Despite having more than 20 percent of the world’s forests, Russia is market with a paper shortage that means higher book prices.
Already struggling with piracy and a diminished cultural allowance for young citizens, the Italian industry faces new constraints on bookselling discounts.
Berlin-based Dom Publishers has built its own distribution and sales network in Russia to navigate local regulations and market dynamics.
Germany’s publishers and booksellers association releases dual studies on fixed book prices, long a tradition and legally regulated reality in the market.
In Russia’s book market, high bookstore inventory levels and rising paper prices are prompting publishers to consider cutting back on book production in 2019.
A study commissioned by Ingram finds that students delay or avoid purchasing expensive textbooks. Education publishers respond with digital textbooks.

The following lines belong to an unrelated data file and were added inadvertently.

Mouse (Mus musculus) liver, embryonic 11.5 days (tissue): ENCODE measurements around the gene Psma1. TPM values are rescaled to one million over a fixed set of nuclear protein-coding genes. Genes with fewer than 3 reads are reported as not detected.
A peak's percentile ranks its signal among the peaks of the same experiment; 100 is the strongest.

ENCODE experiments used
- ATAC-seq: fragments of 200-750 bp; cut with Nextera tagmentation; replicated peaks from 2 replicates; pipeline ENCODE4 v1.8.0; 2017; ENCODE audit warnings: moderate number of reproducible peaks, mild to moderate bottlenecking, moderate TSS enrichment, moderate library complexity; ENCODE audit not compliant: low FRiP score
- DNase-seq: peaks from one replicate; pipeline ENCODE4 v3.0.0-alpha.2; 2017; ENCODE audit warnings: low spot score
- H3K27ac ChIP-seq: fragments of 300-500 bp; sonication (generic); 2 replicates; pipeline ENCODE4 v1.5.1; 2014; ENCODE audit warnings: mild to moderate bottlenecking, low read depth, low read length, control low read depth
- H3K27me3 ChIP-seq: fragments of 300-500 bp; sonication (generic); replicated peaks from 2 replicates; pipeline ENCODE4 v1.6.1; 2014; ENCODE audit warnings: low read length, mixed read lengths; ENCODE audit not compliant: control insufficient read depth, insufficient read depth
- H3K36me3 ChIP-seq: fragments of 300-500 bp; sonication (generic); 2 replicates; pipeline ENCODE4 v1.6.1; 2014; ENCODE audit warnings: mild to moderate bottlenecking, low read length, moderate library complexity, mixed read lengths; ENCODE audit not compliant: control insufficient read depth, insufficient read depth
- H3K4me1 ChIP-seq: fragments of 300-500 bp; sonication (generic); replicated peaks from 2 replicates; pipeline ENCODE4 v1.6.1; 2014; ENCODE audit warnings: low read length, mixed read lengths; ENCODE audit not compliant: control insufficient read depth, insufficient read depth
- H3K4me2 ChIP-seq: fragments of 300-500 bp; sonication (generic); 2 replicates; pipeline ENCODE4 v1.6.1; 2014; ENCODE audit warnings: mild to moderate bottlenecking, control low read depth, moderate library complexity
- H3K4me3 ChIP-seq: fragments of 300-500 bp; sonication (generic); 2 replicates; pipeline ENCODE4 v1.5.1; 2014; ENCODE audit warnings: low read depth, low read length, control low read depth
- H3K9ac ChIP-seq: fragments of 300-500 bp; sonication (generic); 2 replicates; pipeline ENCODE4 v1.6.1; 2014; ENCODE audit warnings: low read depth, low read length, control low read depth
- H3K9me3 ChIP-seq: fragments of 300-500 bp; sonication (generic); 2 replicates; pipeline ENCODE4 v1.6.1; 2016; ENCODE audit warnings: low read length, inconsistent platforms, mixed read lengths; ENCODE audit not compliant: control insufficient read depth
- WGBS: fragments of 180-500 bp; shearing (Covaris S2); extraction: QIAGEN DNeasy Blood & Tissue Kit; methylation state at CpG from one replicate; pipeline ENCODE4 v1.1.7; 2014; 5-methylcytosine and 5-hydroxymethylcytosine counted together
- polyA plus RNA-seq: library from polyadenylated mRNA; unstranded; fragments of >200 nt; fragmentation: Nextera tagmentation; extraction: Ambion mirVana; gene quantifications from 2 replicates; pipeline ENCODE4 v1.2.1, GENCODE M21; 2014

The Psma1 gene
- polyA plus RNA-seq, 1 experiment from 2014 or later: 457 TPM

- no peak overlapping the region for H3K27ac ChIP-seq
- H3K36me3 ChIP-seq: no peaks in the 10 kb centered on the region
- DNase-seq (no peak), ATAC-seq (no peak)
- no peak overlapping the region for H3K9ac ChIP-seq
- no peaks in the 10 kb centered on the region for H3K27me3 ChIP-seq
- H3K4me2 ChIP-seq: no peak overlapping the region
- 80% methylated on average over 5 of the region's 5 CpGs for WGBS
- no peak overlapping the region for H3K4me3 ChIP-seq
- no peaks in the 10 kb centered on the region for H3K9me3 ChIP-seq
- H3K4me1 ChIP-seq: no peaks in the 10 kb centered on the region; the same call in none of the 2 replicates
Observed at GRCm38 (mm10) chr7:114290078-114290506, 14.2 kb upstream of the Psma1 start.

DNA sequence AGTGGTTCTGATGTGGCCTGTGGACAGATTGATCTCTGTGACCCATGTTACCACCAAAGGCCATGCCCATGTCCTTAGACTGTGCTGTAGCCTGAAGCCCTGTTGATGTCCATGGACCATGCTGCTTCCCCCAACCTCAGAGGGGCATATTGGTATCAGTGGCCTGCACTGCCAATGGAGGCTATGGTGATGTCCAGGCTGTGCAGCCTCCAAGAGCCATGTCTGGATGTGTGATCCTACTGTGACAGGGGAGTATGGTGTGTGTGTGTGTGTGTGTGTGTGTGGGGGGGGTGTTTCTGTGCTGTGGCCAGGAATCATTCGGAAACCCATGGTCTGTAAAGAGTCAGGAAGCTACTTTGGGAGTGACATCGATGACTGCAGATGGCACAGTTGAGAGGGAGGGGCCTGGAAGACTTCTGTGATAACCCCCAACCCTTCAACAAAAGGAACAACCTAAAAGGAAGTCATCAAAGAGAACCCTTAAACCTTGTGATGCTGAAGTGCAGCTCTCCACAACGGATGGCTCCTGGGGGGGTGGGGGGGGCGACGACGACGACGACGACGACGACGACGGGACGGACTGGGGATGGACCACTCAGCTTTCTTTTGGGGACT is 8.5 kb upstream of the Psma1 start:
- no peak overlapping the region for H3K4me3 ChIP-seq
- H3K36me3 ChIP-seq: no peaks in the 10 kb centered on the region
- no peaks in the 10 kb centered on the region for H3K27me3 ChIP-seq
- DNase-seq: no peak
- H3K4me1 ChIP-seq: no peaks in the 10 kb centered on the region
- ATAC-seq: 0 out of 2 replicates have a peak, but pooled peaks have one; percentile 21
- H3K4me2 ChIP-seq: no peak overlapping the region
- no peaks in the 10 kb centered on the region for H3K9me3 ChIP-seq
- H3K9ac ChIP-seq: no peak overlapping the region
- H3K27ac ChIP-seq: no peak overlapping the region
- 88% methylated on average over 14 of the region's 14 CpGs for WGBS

In Free Malaysia Today: Publishing players say that expected increases in paper costs are less a worry than growing numbers of local authors.
With book production down 40 percent in Russia, the country’s publishers are looking to favorable book pricing as a source of revenue growth in 2017.
In a season when politics can seem especially cartoonish, English PEN looks at the freedom of such expression, as Open Road engages Vistaar to draw a clearer picture of ebook pricing.
International publishing rights agent Stephanie Barrouillet of Tel Aviv describes the effects of a short-lived fixed-price law, just repealed by Israel.
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